It certainly helped me.
u/[deleted] · 4 pointsr/bicycling

I did pretty much this same trip last summer (a few months ago) except it was from Seattle to Santa Cruz. It was so awesome.

Here are the pictures:

If you have every backpacked before, you just need the essential gear that you would bring backpacking. I camped everynight (about 5$ a night in california/oregon and then it gets ridiculously expensive ~$15 a night in Washington) so I brought my camping stove, hammock to sleep in along with a rain tarp, warm clothes... The essentials.

You say you're training on that bike, but not riding on it? And you said it's a fixed gear... It's not a fixed gear, it has gears. Do you know how many? I did my ride on a 1984 Miyata 1000, and it held up great. If your bike has good enough gears, and eyelets for paniers, you should be fine on it.

I don't know your route, but if you are going to go along the coast (which I recommend), there's a great book called bicycling the pacific coast. It tells you where campsites are, things to see, and it suggests how long you should travel for each day.

You said that you are planning on doing it in 2-3 weeks. I did it in 24 days, and that was about 50 miles a day with a few rest days. If you are walking at all (im a little confused about what you're really doing) it will take you longer.

I think that you have some superfluous things that you are bringing as well. A backpack, hiking shoes (if you aren't riding clip less, you should be fine without hiking shoes). You didn't mention that you are bringing rain pants in you packing list (unless i skimmed over it), and you may want to bring those in the spring months for the Northern Coast. It can be cold, and wet.

I hope you have a great time! I looks really rad. If you don't have your bike yet, check craigslist! You'll find some awesome deals for awesome bikes on there.

Also, feel free to ask anything.

u/Koofoodoo · 2 pointsr/MTB

Hello there, I'm relatively new as well but I can hopefully help! Firstly, on the sidebar is a very helpful book, Mastering Mountain Bike Skills This is the second edition, the first one is cheaper, I'm not sure how much has changed but it has a ton of helpful things, such as a few answers to your questions. They recommend deadlifts as a great exercise to build strength, I can imagine that would help a lot. Conditioning is also a big part of it, long rides focusing on pedal stroke and perfecting form to make sure there is no wasted effort.

As far as a trail bike, depends on how rough the trails are. I'm currently riding 2014 Giant Talon 4 and it's holding up fine on easy-moderate trails without too many large bumps or big rocks, I've done some pretty rough accidental off-roads and nothing has broken yet, so I'd say for your price range a hardtail would be the way to go, though for rougher trail a full suspension bike is recommended, though good ones of those start around $1600-$2000 range.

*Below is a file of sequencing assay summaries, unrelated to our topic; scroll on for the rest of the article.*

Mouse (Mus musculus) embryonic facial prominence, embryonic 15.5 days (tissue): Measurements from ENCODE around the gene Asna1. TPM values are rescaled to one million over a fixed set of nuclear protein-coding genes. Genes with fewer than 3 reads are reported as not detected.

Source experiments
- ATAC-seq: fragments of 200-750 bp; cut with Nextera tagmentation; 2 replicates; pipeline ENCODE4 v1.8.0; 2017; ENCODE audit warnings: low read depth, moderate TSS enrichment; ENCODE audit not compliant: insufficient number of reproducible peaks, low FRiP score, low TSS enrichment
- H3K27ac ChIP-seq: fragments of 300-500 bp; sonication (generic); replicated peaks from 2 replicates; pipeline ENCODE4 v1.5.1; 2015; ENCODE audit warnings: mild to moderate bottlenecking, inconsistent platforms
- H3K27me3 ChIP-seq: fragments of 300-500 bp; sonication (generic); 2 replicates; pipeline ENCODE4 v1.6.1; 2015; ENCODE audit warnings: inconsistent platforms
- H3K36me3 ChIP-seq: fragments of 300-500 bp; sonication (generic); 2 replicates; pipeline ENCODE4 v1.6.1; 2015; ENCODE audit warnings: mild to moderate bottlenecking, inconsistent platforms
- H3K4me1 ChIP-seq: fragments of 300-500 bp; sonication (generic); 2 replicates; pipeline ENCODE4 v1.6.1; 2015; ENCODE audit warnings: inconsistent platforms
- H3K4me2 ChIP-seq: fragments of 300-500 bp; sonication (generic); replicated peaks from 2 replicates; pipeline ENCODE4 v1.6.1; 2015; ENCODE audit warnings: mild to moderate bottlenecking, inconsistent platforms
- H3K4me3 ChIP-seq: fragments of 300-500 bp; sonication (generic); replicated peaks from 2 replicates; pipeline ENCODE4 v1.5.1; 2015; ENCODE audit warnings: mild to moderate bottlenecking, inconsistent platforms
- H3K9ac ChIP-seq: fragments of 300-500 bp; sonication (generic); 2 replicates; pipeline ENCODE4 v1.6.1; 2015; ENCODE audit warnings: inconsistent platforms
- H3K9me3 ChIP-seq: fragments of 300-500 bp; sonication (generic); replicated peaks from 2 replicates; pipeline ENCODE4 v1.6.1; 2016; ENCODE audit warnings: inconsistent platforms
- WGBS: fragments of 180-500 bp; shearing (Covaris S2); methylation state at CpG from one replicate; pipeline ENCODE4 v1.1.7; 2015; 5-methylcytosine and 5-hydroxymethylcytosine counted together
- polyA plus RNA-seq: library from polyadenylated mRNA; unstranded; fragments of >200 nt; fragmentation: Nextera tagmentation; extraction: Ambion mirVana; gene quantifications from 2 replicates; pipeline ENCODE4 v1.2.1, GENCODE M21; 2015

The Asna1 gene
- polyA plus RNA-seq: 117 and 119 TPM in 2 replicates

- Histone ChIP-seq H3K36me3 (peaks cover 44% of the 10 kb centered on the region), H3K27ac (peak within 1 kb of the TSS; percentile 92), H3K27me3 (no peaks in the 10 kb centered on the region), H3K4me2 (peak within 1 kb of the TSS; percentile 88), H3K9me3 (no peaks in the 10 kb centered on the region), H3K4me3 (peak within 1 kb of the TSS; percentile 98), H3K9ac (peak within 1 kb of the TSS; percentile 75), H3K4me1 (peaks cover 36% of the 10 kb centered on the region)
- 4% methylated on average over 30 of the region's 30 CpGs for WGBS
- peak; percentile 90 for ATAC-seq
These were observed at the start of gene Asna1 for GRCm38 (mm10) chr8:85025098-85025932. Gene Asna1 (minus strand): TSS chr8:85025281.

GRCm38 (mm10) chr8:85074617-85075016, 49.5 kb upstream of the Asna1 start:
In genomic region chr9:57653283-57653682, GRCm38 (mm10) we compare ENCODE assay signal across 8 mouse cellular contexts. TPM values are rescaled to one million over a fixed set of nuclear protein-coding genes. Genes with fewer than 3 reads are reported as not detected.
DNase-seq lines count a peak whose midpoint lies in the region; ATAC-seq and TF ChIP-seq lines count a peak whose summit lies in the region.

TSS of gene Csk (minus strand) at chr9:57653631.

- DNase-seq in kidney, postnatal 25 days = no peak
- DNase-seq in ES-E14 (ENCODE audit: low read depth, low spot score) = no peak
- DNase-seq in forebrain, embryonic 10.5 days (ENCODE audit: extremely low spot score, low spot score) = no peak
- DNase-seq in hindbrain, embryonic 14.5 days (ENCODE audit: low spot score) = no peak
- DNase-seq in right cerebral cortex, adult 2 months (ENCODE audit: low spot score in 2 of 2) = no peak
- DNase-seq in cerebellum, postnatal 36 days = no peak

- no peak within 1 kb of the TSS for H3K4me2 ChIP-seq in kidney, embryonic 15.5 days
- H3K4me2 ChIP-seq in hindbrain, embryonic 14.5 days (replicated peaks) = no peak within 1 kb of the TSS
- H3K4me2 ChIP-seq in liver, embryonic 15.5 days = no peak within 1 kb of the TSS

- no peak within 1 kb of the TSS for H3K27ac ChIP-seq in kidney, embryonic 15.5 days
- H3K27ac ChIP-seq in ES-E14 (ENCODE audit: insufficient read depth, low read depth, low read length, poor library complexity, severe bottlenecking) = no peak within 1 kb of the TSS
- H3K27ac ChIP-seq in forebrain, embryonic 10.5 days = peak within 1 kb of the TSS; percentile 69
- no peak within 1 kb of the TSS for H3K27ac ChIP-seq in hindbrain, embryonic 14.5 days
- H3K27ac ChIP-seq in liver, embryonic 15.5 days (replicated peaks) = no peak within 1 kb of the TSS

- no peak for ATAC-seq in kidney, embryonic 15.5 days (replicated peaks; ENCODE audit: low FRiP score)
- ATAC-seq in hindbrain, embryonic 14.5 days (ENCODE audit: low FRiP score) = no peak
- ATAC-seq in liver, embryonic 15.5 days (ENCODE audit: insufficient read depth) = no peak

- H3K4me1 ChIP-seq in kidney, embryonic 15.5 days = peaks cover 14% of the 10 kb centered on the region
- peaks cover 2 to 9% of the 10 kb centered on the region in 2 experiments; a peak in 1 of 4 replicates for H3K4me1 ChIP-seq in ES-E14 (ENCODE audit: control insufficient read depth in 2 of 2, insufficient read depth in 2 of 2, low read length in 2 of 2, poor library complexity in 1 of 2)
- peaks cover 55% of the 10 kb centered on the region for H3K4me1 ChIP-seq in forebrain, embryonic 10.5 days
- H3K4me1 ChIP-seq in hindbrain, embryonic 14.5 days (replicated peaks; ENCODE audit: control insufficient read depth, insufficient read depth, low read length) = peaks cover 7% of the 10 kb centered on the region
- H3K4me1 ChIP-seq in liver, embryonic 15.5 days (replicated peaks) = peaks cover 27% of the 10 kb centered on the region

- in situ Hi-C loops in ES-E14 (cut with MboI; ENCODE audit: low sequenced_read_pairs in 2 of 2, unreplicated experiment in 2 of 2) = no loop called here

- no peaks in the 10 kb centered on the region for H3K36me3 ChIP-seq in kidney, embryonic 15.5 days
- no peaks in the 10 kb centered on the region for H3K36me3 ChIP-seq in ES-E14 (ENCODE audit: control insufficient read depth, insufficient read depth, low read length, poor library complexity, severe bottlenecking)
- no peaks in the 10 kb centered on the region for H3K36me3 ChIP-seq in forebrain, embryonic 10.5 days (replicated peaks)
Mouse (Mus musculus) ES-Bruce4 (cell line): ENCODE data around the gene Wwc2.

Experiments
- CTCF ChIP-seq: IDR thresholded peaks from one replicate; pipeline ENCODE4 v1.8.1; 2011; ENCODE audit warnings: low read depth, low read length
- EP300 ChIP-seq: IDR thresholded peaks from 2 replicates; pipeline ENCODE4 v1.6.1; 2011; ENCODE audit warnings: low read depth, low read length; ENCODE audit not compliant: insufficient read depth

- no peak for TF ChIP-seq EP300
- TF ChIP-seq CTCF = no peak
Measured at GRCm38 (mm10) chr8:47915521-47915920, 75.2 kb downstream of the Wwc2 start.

Also for what it's worth, I'm 220 pounds and ride with a 8-10ish pound backpack so I imagine you'd be a lot easier on the bike in that regard

u/Stepdeer · 1 pointr/running

In reference to your edit, I think a great beginner/intermediate running training book is Jack Daniel's Running Formula. Some stuff in it may already be familiar to you, but if you want to know enough about running training to plan/understand your own workouts (which I assume you do as a former good cyclist) it's a really good start.

I'm not going to go too indepth on training (that's what the book is for, plus I wouldn't even make a dent in really talking about training) but I will make a few points just from what you've said here.

> I've been doing around 3 miles a day for the past two weeks and can usually hold an 8 min pace for a 5k effort. My heart rate is through the rough and it doesn't seem like it is going to get any easier.

Slow down. I know, it's going to be a blow to the ego, but running is a fairly specific activity and it's going to take some time for your body to adjust. You'll still see improvements without grinding every single run. The good news is with your background, you should see quick improvement as your running economy begins to improve, as a lot of the cardiovascular base is already there. This will be a nice change after being elite at cycling (where so much work is required for even a minuscule improvement). If you want to go fast, set specific workout days, and even those should have an easy warmup and cooldown.

>rack up some serious mileage in the future months/years to come.

Just a warning to not do too much, too fast. A huge difference between running and cycling is the amount of wear that the impact of running can put on your body. Slowly ramp up your mileage over time, giving the joints and tendons time to adapt, or else you'll end up hurt (like me....). It's tempting to pour yourself into this new sport with as much intensity as you put into cycling, but you can't be running 100+ km weeks right off the bat.

>been doing around 3 miles a day for the past two weeks

I'd take a rest day once a week. Maybe go for a swim or bike on Sunday's instead. Even when I was running 8 times/week I still took Fridays completely off.